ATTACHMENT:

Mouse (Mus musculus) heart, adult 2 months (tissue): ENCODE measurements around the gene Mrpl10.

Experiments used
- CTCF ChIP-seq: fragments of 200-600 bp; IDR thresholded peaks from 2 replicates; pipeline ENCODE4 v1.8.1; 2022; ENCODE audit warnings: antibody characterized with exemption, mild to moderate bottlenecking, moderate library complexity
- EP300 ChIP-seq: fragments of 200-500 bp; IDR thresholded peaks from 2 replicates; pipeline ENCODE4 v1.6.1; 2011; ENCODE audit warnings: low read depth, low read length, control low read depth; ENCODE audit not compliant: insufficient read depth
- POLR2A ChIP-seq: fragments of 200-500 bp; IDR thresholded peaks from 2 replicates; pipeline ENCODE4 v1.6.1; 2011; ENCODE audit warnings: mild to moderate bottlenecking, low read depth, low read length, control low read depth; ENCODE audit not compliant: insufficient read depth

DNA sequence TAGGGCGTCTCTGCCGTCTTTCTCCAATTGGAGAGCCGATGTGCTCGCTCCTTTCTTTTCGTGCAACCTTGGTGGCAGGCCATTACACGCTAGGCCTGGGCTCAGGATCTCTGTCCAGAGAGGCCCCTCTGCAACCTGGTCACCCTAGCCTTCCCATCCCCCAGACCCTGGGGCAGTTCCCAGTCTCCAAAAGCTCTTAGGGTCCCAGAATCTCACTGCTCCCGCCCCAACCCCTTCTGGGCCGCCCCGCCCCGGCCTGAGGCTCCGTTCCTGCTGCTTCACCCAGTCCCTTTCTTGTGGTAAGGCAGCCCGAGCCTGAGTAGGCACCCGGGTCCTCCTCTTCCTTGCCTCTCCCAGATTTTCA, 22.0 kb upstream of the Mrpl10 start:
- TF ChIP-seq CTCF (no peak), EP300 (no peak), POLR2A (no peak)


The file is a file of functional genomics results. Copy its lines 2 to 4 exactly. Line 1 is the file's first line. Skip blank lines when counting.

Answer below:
Experiments used
- CTCF ChIP-seq: fragments of 200-600 bp; IDR thresholded peaks from 2 replicates; pipeline ENCODE4 v1.8.1; 2022; ENCODE audit warnings: antibody characterized with exemption, mild to moderate bottlenecking, moderate library complexity
- EP300 ChIP-seq: fragments of 200-500 bp; IDR thresholded peaks from 2 replicates; pipeline ENCODE4 v1.6.1; 2011; ENCODE audit warnings: low read depth, low read length, control low read depth; ENCODE audit not compliant: insufficient read depth